Researchers at Baylor College of Medicine in Houston have identified two proteins, whose presence in the blood may indicate that a patient is at an increased risk of having a stroke.
The researchers have revealed that the two biomarkers are lipoprotein-associated phospholipase A2 (Lp-PLA2) and high-sensitivity C-reactive protein (hs-CRP), which are known to be linked with the kind of stroke that occurs when blood flow to the brain is blocked.
Lead researcher Dr. Vijay Nambi, assistant professor of medicine-atherosclerosis and vascular medicine at BCM, revealed that his team studied 949 people taking part in the Atherosclerosis Risk in Communities study (ARIC), a large scale study designed to investigate the causes and course of atherosclerosis. Of those, 183 developed a stroke.
He said that the results of the blood tests conducted on the patients showed that testing for the two inflammation biomarkers helped obtain a better picture of the risk of stroke for each patient.
"Adding each biomarker individually to the traditional risk factors for ischemic stroke improved prediction. However, adding both, along with taking into account how the two interact, gave the most improvement in prediction," he said.
The traditional risk factors used to determine the likelihood of this type of stroke include age, sex, race, whether a person smokes, blood pressure, diabetes, use of high blood pressure medication and body mass index as a measure of obesity.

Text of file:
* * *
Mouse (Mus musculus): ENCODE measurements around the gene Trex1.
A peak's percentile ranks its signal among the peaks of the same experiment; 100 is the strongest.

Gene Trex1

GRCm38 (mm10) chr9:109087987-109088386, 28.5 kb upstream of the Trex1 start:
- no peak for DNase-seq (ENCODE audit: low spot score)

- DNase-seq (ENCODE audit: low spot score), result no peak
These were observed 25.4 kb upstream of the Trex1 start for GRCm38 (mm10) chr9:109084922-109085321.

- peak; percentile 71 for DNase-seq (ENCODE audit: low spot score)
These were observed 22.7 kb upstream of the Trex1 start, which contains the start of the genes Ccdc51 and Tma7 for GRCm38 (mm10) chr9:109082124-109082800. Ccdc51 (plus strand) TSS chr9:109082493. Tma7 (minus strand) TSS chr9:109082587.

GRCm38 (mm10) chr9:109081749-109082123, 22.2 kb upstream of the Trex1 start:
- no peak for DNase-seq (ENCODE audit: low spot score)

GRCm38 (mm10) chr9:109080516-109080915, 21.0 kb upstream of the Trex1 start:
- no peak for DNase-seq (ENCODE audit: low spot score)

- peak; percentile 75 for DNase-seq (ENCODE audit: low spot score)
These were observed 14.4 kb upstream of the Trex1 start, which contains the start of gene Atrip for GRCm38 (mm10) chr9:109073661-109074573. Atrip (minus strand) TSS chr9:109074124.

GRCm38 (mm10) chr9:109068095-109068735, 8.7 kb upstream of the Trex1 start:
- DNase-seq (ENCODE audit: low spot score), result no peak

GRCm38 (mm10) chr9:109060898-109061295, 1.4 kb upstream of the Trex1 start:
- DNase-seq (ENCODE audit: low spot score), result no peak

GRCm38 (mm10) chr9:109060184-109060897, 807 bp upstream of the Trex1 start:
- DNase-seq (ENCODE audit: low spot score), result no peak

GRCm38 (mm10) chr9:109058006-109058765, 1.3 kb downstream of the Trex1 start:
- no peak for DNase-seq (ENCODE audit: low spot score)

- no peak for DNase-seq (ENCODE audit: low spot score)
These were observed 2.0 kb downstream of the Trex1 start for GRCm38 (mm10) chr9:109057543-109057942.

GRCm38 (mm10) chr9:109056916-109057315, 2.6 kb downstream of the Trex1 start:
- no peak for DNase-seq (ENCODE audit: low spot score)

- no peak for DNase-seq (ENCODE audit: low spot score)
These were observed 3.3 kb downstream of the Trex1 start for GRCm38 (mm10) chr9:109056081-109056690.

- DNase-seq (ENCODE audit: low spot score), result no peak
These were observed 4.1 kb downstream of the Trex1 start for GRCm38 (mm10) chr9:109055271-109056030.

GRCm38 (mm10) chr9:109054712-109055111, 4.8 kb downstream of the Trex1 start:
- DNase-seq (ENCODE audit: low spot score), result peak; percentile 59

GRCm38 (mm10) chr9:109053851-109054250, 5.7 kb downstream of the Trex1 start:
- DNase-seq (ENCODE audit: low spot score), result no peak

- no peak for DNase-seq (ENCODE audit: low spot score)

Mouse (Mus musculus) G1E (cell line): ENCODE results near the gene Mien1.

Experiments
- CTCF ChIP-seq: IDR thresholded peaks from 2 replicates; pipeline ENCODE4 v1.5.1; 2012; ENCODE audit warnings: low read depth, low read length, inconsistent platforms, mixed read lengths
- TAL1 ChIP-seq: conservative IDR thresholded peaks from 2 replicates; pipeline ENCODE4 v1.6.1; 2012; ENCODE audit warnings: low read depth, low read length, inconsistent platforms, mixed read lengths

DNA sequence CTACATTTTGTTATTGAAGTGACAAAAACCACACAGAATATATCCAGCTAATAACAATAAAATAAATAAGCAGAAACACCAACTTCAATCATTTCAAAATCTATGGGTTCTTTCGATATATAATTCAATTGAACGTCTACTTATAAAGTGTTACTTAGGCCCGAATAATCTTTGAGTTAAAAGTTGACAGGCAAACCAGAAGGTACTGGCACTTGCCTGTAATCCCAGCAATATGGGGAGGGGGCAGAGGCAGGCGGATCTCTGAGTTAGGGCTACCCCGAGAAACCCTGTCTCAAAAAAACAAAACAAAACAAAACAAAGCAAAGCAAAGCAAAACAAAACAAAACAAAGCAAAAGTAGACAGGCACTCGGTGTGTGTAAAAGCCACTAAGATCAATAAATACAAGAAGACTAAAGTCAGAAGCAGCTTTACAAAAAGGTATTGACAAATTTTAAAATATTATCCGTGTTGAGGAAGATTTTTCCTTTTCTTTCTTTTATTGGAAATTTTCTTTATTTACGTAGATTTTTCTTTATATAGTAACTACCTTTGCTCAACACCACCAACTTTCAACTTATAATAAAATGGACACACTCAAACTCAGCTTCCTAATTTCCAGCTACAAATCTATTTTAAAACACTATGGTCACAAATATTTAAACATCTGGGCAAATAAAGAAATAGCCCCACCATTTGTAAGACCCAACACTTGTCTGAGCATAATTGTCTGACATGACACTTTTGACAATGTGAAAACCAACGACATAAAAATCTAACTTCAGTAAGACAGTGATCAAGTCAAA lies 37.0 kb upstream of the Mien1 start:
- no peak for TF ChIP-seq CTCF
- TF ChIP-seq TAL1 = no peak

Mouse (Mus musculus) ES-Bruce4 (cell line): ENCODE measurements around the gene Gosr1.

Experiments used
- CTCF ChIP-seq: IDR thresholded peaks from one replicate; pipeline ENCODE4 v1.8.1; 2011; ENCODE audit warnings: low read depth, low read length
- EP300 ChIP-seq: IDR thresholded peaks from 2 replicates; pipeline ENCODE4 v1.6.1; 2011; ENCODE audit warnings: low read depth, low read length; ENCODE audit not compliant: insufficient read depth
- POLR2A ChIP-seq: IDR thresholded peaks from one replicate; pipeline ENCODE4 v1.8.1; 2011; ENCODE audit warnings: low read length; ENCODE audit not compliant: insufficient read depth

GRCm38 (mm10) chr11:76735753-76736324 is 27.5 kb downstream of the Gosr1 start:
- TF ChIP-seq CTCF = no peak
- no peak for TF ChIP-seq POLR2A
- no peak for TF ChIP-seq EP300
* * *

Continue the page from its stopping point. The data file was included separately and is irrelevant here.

The researchers also studied whether it would be valuable for the identification of stroke risk to set a scale similar to that used in heart attack-low, intermediate, and high.
"Being able to determine who is in more danger of stroke could eventually lead to more tailored treatment and preventative options," said Nambi.
He and his colleagues revealed that using only traditional risk factors, they defined those with a less than two percent chance of ischemic stroke in the next five years as low risk.
The researchers said that those with a 2 to 5 percent chance were defined as intermediate risk, and anyone with greater than a 5 percent chance of ischemic stroke were defined as high risk.
They, however, observed that the addition of the biomarker data changed the risk category for some people, with 4 percent of people at low risk moving to intermediate risk, while 11 percent in the intermediate group moving to high risk.
However, 33 percent at high risk moved down to intermediate risk.
"While more studies must be done to determine if these categories can be used as a standard, these results show us one strategy to classify an individual's stroke risk and how this can be altered by the addition of novel blood tests. By adding the two biomarkers we can better identify those at higher risk for stroke. Future studies should determine if changing treatment options based on risk could improve the prevention of ischemic stroke," Nambi said.
Dr. Christie M. Ballantyne, chief of atherosclerosis and vascular medicine at BCM and senior author of the study, added that "if we can identify who is at risk for a stroke, we have strong evidence that diet, exercise, smoking cessation and medicines for blood pressure and cholesterol will help to prevent stroke."
An article on the study has been published in the journal Stroke.